It’s a classic. Of all the themes in the history of relational strife, the I’m Right, You’re Wrong story is by far the most common.
Like many things, we often take this argument for granted or overlook the magnitude of its influence. When couples enter into therapy together, it may be a hidden goal for each of them to convince their therapist that one of them is right and the other is wrong. They demonstrate this in many ways—either subtly or in more painfully blatant ways. By doing so, they hope to feel validated, and that feels good.
Being right gives you a rush of dopamine—the brain chemical associated with winning and victory. You may feel strong—even invincible. The problem with needing to be right is that if we hold it too tightly, it becomes a necessary component for feeling good in the relationship. Any time you are outsmarted, out-shouted, or out-whatever, you feel bad in the relationship. So if this is the game you’ve set up for yourself and for your partner, the relationship cannot logically thrive for both of you. When one is right, that partner is elevated to a higher power position and the other is knocked down a peg.
Effectively, this game creates division. We all want to be on the right side of the wall—not the wrong side. But that means your partner has to be on the wrong side. The more this dynamic is strengthened, the thicker that wall becomes, creating more division. You may feel nice and superior on your side of the wall, but you are drifting further and further from your partner. You become less connected, less caring, and may end up contributing less to the relationship.intimacy, compassion, and loving action in your relationship? I’m guessing that being right hasn’t worked so well in the past. Let’s try something different.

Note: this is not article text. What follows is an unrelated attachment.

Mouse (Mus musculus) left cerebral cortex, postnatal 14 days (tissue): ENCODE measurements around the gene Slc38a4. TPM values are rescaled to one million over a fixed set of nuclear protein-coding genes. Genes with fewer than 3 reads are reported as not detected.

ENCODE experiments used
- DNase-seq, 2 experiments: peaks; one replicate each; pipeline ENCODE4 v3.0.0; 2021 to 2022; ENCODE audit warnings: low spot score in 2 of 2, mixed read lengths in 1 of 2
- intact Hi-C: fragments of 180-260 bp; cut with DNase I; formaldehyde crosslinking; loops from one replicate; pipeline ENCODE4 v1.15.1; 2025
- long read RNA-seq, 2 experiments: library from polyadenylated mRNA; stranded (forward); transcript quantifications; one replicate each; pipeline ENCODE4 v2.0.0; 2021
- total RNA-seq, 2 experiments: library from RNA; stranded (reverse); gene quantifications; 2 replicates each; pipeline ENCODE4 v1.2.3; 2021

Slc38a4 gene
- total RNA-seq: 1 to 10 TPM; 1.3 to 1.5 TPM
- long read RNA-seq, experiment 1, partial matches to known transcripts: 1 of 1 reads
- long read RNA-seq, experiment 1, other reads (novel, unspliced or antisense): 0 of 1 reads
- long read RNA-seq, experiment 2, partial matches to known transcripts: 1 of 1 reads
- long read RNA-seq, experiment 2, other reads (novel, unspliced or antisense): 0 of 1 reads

The first step will be to knock down that wall. After all, it isn’t made of bricks and mortar, but simply attitudes and beliefs that you alone are holding in place. How do you knock it down? Simply let go of it. Loosen your grip on it, and you will start to see it crumble. Let it go completely, and it will completely disappear.
One way to do this is to give your story a name or a title. The next time it comes up, say to yourself, “Here goes I’m Right, You’re Wrong again.” By doing this simple exercise, it creates a cognitive space between you and your thoughts about being right. It is the difference between being right and just being while having the thought about being right. It may not sound like a huge shift, but try it. You may find it makes a big enough difference that you are not compelled to react in ways that you might have when you were fused to your beliefs about being right.
Put down your weapons, and take off your armor. Nature has endowed us with the proclivity to feel protected and safe, so stripping your defenses may feel vulnerable and weird. This is the part where you have the uniquely human freedom to make an important choice. Many will take a quick look at the prospect of being unguarded and will clench their armor even more tightly. Being vulnerable means you might get hurt. But how do you expect to be intimate while swathed from head to toe in battle armor? Intimacy is best experienced naked—physically and emotionally. Vulnerability is an essential part of being open and deeply connected, and it’s a risk. There’s no other way, but once you make the choice to get naked—so to speak—the rest can be pretty fun.
© Copyright 2011 by By Jiovann Carrasco, MA, LPC-S. All Rights Reserved. Permission to publish granted to GoodTherapy.org.
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